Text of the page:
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 Post subject: Burning our money
PostPosted: Fri Jul 31, 2009 12:39 pm 
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We will probably never know quite the degree of wheeler dealing went on, but the much unloved and hideously expensive Eurofighter has met its match – called financial reality. According to The Times, a final deal has been done on the Tranche 3 purchase, with the RAF set to lose more than 70 of the planned fleet, the total order cut back from the original 232 to a mere 160.

View full article here

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 Post subject: Re: Burning our money
PostPosted: Fri Jul 31, 2009 1:19 pm 

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This is perhaps just as well. In answer to a recent written question from Nick Harvey, procurement minister Quentin Davies revealed that the operating cost per hour of a Eurofighter is £90,000 per hour, compared with the air defence version of the Tornado, the F3, at a "modest" £45,000 per hour.

I thought it was meant to be cheaper than the aircraft it replaces? The Eurofighters that will be reaching the end of their lives - they'll undergo an expensive life extension programme I would expect.

If the cost includes "the cost of capital charge and depreciation" the Tornados have already crapped away some of their value while the Eurofighters are crapping it away now. It makes a fair comparison difficult. Why don't they exclude this from the costing?(Or perhaps, why aren't the questions asking for it to be excluded.)


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 Post subject: Re: Burning our money
PostPosted: Fri Jul 31, 2009 2:00 pm 
Richard

How does that compare with the operating costs of the F35, the F15, the MiG29 and the Harrier to take some slightly less than random examples?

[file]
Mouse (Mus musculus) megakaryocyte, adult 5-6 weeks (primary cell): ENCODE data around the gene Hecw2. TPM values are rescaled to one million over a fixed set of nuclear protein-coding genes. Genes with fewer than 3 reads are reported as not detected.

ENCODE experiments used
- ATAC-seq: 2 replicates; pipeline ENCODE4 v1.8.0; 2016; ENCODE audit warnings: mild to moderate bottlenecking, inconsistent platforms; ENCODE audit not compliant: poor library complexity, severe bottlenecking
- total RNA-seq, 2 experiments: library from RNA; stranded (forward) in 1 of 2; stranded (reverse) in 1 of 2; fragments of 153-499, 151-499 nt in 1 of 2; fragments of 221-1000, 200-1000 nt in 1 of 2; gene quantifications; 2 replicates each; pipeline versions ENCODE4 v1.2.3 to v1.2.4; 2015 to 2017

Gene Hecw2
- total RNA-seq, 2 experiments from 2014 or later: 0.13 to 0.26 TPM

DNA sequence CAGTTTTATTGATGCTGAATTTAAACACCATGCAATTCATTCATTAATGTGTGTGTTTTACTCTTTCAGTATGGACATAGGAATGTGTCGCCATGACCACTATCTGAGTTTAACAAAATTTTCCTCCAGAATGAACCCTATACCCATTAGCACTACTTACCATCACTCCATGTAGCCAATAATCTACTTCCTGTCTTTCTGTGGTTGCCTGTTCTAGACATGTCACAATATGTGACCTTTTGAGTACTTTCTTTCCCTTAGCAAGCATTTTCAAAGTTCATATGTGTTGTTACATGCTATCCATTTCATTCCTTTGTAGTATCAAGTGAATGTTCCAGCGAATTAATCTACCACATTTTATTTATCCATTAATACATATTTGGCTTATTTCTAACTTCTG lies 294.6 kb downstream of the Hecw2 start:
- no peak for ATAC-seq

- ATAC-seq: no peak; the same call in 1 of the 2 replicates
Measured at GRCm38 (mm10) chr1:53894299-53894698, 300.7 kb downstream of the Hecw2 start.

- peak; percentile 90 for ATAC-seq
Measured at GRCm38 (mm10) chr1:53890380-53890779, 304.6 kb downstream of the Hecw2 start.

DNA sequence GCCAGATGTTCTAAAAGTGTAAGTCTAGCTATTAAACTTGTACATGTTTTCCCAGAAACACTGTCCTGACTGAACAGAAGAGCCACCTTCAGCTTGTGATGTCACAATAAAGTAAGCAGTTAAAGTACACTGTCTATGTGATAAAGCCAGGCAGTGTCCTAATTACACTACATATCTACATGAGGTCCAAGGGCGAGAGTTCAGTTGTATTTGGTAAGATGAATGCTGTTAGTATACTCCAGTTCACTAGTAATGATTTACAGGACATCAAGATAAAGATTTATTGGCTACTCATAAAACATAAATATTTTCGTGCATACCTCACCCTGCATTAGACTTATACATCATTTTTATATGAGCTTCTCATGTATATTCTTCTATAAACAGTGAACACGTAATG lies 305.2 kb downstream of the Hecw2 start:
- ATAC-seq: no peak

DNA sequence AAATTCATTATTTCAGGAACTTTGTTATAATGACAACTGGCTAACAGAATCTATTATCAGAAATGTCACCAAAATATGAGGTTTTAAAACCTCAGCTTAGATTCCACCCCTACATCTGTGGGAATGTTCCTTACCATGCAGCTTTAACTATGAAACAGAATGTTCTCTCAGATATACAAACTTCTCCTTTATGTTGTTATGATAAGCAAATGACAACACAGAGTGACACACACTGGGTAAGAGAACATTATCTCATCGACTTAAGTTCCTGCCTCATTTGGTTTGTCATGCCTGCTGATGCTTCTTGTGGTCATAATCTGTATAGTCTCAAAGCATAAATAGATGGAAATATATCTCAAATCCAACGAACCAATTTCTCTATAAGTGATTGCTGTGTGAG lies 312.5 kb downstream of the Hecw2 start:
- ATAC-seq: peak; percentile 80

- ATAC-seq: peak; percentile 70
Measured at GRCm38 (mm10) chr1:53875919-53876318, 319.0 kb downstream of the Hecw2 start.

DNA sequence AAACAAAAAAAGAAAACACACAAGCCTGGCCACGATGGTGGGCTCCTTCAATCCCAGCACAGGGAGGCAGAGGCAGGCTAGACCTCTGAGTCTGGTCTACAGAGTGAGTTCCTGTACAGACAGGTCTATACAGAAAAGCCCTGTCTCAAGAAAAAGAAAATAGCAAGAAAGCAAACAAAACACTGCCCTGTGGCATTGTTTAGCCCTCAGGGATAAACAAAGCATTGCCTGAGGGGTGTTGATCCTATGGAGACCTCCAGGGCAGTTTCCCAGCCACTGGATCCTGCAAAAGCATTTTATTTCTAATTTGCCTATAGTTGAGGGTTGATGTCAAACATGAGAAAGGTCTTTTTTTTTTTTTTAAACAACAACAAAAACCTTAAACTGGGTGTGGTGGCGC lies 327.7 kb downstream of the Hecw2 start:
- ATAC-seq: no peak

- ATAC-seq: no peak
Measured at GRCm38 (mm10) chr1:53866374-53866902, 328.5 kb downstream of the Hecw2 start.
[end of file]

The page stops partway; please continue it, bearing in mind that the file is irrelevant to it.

Are we in the position to cancel the F35 and large (to the UK) aircraft carrier program? If an incoming Tory government scraps the carriers, but we have to take the F35s, what can we do with them?


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 Post subject: Re: Burning our money
PostPosted: Fri Jul 31, 2009 2:10 pm 
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Budgie wrote:
Richard

How does that compare with the operating costs of the F35, the F15, the MiG29 and the Harrier to take some slightly less than random examples?

Are we in the position to cancel the F35 and large (to the UK) aircraft carrier program? If an incoming Tory government scraps the carriers, but we have to take the F35s, what can we do with them?


Harrier, I do know ... at £35,000 per hour. The Tornado GR versions cost £28,000 per hour. Difficult to get US and Russian operating costs as they work on a different accountancy basis. Between the Harrier and F-15 though,, we do know that the Harrier requires four times the maintenance effort. The killer with British military equipment is the huge capital cost and then the enormous administrative overhead. In truth, that overhead is understated. If you had to carry the top brass and the MoD support overhead, you would be adding several thousands more per hour. Then you have to add things like a component of the air-refuelling fleet, and so on. Military aviation is a very expensive business. Perhaps if we leased it out to Easy-Jet and just bought hours, it might be cheaper.

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 Post subject: Re: Burning our money
PostPosted: Fri Jul 31, 2009 2:27 pm 
£90,000 per hour is actually only £25 per second, similar in cost to the Hubble Space Telescope.


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 Post subject: Re: Burning our money
PostPosted: Fri Jul 31, 2009 3:06 pm 
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Squawky7 wrote:
£90,000 per hour is actually only £25 per second, similar in cost to the Hubble Space Telescope.



Arghhh ... silent edit, silent edit, silent edit ....